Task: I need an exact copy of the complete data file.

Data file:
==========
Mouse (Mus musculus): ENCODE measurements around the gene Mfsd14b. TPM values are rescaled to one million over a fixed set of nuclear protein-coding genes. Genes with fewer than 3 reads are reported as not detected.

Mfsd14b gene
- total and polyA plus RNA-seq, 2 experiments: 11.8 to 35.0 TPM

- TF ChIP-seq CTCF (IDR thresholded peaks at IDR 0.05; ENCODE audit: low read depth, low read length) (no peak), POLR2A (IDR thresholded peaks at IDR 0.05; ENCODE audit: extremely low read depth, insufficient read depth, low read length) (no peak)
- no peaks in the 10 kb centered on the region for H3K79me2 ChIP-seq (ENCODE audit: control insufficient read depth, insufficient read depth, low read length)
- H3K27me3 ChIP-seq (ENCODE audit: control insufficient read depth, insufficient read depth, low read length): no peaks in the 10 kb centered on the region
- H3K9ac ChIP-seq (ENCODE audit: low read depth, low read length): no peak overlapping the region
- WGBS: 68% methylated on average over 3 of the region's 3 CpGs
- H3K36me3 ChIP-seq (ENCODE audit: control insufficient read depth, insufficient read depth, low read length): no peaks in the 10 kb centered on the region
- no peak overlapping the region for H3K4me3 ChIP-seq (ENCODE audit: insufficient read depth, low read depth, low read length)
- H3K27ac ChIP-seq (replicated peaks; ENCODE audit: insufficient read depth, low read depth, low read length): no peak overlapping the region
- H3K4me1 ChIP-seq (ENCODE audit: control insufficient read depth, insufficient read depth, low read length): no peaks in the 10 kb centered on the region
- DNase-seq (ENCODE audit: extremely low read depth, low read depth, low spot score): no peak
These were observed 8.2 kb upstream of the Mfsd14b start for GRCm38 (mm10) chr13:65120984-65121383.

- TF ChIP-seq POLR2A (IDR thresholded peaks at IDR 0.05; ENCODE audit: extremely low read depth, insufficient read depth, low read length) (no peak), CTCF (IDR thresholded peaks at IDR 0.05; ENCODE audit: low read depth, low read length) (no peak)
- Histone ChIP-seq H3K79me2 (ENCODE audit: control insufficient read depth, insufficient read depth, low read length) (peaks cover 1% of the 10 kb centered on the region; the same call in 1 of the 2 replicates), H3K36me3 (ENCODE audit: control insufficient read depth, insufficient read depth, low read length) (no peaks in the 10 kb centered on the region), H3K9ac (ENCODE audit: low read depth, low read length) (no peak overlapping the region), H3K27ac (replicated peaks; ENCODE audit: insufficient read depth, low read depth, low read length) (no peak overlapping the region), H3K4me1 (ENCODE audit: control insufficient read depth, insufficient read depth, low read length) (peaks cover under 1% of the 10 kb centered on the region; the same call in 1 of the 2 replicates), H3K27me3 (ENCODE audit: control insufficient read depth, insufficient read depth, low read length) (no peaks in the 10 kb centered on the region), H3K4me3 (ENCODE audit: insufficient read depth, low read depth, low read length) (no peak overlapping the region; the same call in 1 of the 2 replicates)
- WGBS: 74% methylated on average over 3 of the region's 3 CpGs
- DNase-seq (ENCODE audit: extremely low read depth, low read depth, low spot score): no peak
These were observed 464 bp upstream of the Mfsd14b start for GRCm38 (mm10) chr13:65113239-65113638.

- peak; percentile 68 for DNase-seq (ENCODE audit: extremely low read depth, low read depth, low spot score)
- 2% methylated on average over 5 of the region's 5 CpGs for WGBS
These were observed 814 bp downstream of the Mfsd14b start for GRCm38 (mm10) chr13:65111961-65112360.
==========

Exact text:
Mouse (Mus musculus): ENCODE measurements around the gene Mfsd14b. TPM values are rescaled to one million over a fixed set of nuclear protein-coding genes. Genes with fewer than 3 reads are reported as not detected.

Mfsd14b gene
- total and polyA plus RNA-seq, 2 experiments: 11.8 to 35.0 TPM

- TF ChIP-seq CTCF (IDR thresholded peaks at IDR 0.05; ENCODE audit: low read depth, low read length) (no peak), POLR2A (IDR thresholded peaks at IDR 0.05; ENCODE audit: extremely low read depth, insufficient read depth, low read length) (no peak)
- no peaks in the 10 kb centered on the region for H3K79me2 ChIP-seq (ENCODE audit: control insufficient read depth, insufficient read depth, low read length)
- H3K27me3 ChIP-seq (ENCODE audit: control insufficient read depth, insufficient read depth, low read length): no peaks in the 10 kb centered on the region
- H3K9ac ChIP-seq (ENCODE audit: low read depth, low read length): no peak overlapping the region
- WGBS: 68% methylated on average over 3 of the region's 3 CpGs
- H3K36me3 ChIP-seq (ENCODE audit: control insufficient read depth, insufficient read depth, low read length): no peaks in the 10 kb centered on the region
- no peak overlapping the region for H3K4me3 ChIP-seq (ENCODE audit: insufficient read depth, low read depth, low read length)
- H3K27ac ChIP-seq (replicated peaks; ENCODE audit: insufficient read depth, low read depth, low read length): no peak overlapping the region
- H3K4me1 ChIP-seq (ENCODE audit: control insufficient read depth, insufficient read depth, low read length): no peaks in the 10 kb centered on the region
- DNase-seq (ENCODE audit: extremely low read depth, low read depth, low spot score): no peak
These were observed 8.2 kb upstream of the Mfsd14b start for GRCm38 (mm10) chr13:65120984-65121383.

- TF ChIP-seq POLR2A (IDR thresholded peaks at IDR 0.05; ENCODE audit: extremely low read depth, insufficient read depth, low read length) (no peak), CTCF (IDR thresholded peaks at IDR 0.05; ENCODE audit: low read depth, low read length) (no peak)
- Histone ChIP-seq H3K79me2 (ENCODE audit: control insufficient read depth, insufficient read depth, low read length) (peaks cover 1% of the 10 kb centered on the region; the same call in 1 of the 2 replicates), H3K36me3 (ENCODE audit: control insufficient read depth, insufficient read depth, low read length) (no peaks in the 10 kb centered on the region), H3K9ac (ENCODE audit: low read depth, low read length) (no peak overlapping the region), H3K27ac (replicated peaks; ENCODE audit: insufficient read depth, low read depth, low read length) (no peak overlapping the region), H3K4me1 (ENCODE audit: control insufficient read depth, insufficient read depth, low read length) (peaks cover under 1% of the 10 kb centered on the region; the same call in 1 of the 2 replicates), H3K27me3 (ENCODE audit: control insufficient read depth, insufficient read depth, low read length) (no peaks in the 10 kb centered on the region), H3K4me3 (ENCODE audit: insufficient read depth, low read depth, low read length) (no peak overlapping the region; the same call in 1 of the 2 replicates)
- WGBS: 74% methylated on average over 3 of the region's 3 CpGs
- DNase-seq (ENCODE audit: extremely low read depth, low read depth, low spot score): no peak
These were observed 464 bp upstream of the Mfsd14b start for GRCm38 (mm10) chr13:65113239-65113638.

- peak; percentile 68 for DNase-seq (ENCODE audit: extremely low read depth, low read depth, low spot score)
- 2% methylated on average over 5 of the region's 5 CpGs for WGBS
These were observed 814 bp downstream of the Mfsd14b start for GRCm38 (mm10) chr13:65111961-65112360.